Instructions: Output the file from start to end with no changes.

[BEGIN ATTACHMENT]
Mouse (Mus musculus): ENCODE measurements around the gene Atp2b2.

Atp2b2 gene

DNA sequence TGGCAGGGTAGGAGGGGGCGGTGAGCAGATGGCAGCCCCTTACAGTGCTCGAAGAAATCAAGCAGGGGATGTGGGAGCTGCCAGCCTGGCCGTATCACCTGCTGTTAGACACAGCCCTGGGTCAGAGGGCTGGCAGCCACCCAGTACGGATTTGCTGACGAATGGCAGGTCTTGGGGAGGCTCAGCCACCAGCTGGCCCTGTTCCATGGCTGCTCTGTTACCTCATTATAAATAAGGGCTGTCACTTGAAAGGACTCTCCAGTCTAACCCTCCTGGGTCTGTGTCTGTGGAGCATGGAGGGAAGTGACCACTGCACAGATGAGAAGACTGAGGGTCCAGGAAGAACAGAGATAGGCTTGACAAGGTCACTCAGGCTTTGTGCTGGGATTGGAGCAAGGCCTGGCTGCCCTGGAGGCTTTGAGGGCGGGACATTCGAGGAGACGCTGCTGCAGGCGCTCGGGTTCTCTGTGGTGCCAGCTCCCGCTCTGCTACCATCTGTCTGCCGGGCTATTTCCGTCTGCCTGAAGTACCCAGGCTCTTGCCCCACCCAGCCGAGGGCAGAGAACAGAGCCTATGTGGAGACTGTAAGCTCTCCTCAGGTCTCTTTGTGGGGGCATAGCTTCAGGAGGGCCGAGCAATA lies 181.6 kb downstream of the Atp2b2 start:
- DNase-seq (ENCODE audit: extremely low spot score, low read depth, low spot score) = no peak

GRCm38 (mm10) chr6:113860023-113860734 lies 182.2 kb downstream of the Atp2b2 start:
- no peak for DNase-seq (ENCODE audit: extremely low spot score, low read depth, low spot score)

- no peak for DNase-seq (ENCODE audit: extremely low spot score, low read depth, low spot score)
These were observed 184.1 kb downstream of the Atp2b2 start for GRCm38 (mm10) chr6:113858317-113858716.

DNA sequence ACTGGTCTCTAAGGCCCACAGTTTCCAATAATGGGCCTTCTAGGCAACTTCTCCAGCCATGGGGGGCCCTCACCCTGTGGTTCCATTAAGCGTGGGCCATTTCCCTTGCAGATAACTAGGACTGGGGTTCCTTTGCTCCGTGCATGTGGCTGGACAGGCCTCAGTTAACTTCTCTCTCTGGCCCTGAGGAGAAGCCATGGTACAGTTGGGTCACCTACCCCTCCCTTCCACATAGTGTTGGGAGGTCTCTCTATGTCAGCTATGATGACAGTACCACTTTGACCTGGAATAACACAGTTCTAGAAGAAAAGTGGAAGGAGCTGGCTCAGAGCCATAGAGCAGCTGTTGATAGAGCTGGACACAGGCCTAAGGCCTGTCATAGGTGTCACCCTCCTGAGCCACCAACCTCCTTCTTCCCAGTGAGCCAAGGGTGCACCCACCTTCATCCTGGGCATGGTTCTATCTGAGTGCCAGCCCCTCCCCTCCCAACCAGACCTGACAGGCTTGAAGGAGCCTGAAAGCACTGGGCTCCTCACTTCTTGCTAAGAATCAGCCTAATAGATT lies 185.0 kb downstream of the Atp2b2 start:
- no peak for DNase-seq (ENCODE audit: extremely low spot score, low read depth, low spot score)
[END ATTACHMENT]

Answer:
Mouse (Mus musculus): ENCODE measurements around the gene Atp2b2.

Atp2b2 gene

DNA sequence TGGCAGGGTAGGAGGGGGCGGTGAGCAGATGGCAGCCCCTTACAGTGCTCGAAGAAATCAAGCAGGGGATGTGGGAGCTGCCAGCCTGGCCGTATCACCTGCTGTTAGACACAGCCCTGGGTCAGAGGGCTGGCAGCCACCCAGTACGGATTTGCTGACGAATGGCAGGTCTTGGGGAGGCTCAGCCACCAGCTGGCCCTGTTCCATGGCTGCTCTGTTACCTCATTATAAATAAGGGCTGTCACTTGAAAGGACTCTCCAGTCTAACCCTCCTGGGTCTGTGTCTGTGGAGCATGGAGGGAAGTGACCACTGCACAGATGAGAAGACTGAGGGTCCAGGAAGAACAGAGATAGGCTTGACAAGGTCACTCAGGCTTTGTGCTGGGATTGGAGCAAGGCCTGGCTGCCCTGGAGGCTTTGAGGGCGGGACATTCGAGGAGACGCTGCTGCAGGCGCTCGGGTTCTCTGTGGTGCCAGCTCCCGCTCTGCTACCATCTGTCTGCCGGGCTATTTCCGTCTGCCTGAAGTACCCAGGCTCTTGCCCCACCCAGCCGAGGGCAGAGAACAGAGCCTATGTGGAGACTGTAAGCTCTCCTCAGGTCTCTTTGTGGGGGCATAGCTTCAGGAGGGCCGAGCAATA lies 181.6 kb downstream of the Atp2b2 start:
- DNase-seq (ENCODE audit: extremely low spot score, low read depth, low spot score) = no peak

GRCm38 (mm10) chr6:113860023-113860734 lies 182.2 kb downstream of the Atp2b2 start:
- no peak for DNase-seq (ENCODE audit: extremely low spot score, low read depth, low spot score)

- no peak for DNase-seq (ENCODE audit: extremely low spot score, low read depth, low spot score)
These were observed 184.1 kb downstream of the Atp2b2 start for GRCm38 (mm10) chr6:113858317-113858716.

DNA sequence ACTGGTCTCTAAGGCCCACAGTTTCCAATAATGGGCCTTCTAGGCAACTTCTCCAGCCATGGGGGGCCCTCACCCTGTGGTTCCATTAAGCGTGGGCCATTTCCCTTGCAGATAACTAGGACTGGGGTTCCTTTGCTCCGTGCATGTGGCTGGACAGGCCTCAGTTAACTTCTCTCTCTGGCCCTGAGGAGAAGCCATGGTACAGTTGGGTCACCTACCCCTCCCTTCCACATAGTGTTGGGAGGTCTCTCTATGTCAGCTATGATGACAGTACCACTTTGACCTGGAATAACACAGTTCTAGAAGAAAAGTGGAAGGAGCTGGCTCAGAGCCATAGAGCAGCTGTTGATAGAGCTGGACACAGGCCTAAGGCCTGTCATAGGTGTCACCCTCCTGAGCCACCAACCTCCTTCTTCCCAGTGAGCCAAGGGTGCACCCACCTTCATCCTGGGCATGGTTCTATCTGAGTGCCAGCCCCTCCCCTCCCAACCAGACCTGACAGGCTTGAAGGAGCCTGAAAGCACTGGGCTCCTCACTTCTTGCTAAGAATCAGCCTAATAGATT lies 185.0 kb downstream of the Atp2b2 start:
- no peak for DNase-seq (ENCODE audit: extremely low spot score, low read depth, low spot score)